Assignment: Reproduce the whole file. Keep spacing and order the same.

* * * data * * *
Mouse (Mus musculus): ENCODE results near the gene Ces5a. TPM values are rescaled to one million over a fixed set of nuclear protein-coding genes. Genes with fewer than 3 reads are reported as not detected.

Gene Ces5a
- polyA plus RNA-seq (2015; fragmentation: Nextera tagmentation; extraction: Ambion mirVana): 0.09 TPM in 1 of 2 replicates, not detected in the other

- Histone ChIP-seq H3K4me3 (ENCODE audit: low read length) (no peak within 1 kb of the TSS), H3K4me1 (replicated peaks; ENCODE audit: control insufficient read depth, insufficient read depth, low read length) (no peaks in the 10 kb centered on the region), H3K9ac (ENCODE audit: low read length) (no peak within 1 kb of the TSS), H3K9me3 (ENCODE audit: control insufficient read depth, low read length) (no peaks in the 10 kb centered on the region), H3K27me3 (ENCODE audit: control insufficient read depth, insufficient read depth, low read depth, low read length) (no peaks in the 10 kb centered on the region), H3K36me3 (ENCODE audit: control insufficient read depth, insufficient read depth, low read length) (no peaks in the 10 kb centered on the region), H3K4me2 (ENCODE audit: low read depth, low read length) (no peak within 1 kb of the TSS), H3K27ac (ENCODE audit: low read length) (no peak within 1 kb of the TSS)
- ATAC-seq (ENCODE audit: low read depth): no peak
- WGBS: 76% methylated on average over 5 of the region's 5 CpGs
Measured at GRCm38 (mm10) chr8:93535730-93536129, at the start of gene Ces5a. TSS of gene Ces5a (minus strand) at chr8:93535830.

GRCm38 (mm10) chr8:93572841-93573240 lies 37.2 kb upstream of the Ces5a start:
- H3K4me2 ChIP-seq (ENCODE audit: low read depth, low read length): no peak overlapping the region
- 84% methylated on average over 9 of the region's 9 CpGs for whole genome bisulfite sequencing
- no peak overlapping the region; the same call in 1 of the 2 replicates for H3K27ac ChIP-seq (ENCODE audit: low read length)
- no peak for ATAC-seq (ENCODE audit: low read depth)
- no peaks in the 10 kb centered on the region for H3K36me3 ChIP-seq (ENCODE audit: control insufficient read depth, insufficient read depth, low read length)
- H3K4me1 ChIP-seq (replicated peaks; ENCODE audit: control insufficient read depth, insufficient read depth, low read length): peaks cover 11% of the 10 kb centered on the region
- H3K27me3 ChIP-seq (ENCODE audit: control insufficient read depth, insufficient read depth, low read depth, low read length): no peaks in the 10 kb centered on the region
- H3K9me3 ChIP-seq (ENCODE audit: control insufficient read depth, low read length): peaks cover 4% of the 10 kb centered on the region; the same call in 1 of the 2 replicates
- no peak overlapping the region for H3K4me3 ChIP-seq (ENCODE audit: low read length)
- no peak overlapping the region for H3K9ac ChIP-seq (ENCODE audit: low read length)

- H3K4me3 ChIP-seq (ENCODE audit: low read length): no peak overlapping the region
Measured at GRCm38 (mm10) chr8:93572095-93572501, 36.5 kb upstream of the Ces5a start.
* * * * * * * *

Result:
Mouse (Mus musculus): ENCODE results near the gene Ces5a. TPM values are rescaled to one million over a fixed set of nuclear protein-coding genes. Genes with fewer than 3 reads are reported as not detected.

Gene Ces5a
- polyA plus RNA-seq (2015; fragmentation: Nextera tagmentation; extraction: Ambion mirVana): 0.09 TPM in 1 of 2 replicates, not detected in the other

- Histone ChIP-seq H3K4me3 (ENCODE audit: low read length) (no peak within 1 kb of the TSS), H3K4me1 (replicated peaks; ENCODE audit: control insufficient read depth, insufficient read depth, low read length) (no peaks in the 10 kb centered on the region), H3K9ac (ENCODE audit: low read length) (no peak within 1 kb of the TSS), H3K9me3 (ENCODE audit: control insufficient read depth, low read length) (no peaks in the 10 kb centered on the region), H3K27me3 (ENCODE audit: control insufficient read depth, insufficient read depth, low read depth, low read length) (no peaks in the 10 kb centered on the region), H3K36me3 (ENCODE audit: control insufficient read depth, insufficient read depth, low read length) (no peaks in the 10 kb centered on the region), H3K4me2 (ENCODE audit: low read depth, low read length) (no peak within 1 kb of the TSS), H3K27ac (ENCODE audit: low read length) (no peak within 1 kb of the TSS)
- ATAC-seq (ENCODE audit: low read depth): no peak
- WGBS: 76% methylated on average over 5 of the region's 5 CpGs
Measured at GRCm38 (mm10) chr8:93535730-93536129, at the start of gene Ces5a. TSS of gene Ces5a (minus strand) at chr8:93535830.

GRCm38 (mm10) chr8:93572841-93573240 lies 37.2 kb upstream of the Ces5a start:
- H3K4me2 ChIP-seq (ENCODE audit: low read depth, low read length): no peak overlapping the region
- 84% methylated on average over 9 of the region's 9 CpGs for whole genome bisulfite sequencing
- no peak overlapping the region; the same call in 1 of the 2 replicates for H3K27ac ChIP-seq (ENCODE audit: low read length)
- no peak for ATAC-seq (ENCODE audit: low read depth)
- no peaks in the 10 kb centered on the region for H3K36me3 ChIP-seq (ENCODE audit: control insufficient read depth, insufficient read depth, low read length)
- H3K4me1 ChIP-seq (replicated peaks; ENCODE audit: control insufficient read depth, insufficient read depth, low read length): peaks cover 11% of the 10 kb centered on the region
- H3K27me3 ChIP-seq (ENCODE audit: control insufficient read depth, insufficient read depth, low read depth, low read length): no peaks in the 10 kb centered on the region
- H3K9me3 ChIP-seq (ENCODE audit: control insufficient read depth, low read length): peaks cover 4% of the 10 kb centered on the region; the same call in 1 of the 2 replicates
- no peak overlapping the region for H3K4me3 ChIP-seq (ENCODE audit: low read length)
- no peak overlapping the region for H3K9ac ChIP-seq (ENCODE audit: low read length)

- H3K4me3 ChIP-seq (ENCODE audit: low read length): no peak overlapping the region
Measured at GRCm38 (mm10) chr8:93572095-93572501, 36.5 kb upstream of the Ces5a start.